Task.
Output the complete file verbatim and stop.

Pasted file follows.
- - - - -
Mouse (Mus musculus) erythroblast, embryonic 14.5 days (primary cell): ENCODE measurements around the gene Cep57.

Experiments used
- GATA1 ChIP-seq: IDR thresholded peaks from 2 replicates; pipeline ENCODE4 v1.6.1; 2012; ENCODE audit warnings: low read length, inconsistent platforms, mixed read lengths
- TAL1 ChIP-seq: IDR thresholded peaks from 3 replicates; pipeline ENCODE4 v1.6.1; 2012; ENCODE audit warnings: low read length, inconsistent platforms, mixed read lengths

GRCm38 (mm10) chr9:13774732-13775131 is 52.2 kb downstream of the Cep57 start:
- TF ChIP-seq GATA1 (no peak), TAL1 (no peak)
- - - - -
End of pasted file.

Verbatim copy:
Mouse (Mus musculus) erythroblast, embryonic 14.5 days (primary cell): ENCODE measurements around the gene Cep57.

Experiments used
- GATA1 ChIP-seq: IDR thresholded peaks from 2 replicates; pipeline ENCODE4 v1.6.1; 2012; ENCODE audit warnings: low read length, inconsistent platforms, mixed read lengths
- TAL1 ChIP-seq: IDR thresholded peaks from 3 replicates; pipeline ENCODE4 v1.6.1; 2012; ENCODE audit warnings: low read length, inconsistent platforms, mixed read lengths

GRCm38 (mm10) chr9:13774732-13775131 is 52.2 kb downstream of the Cep57 start:
- TF ChIP-seq GATA1 (no peak), TAL1 (no peak)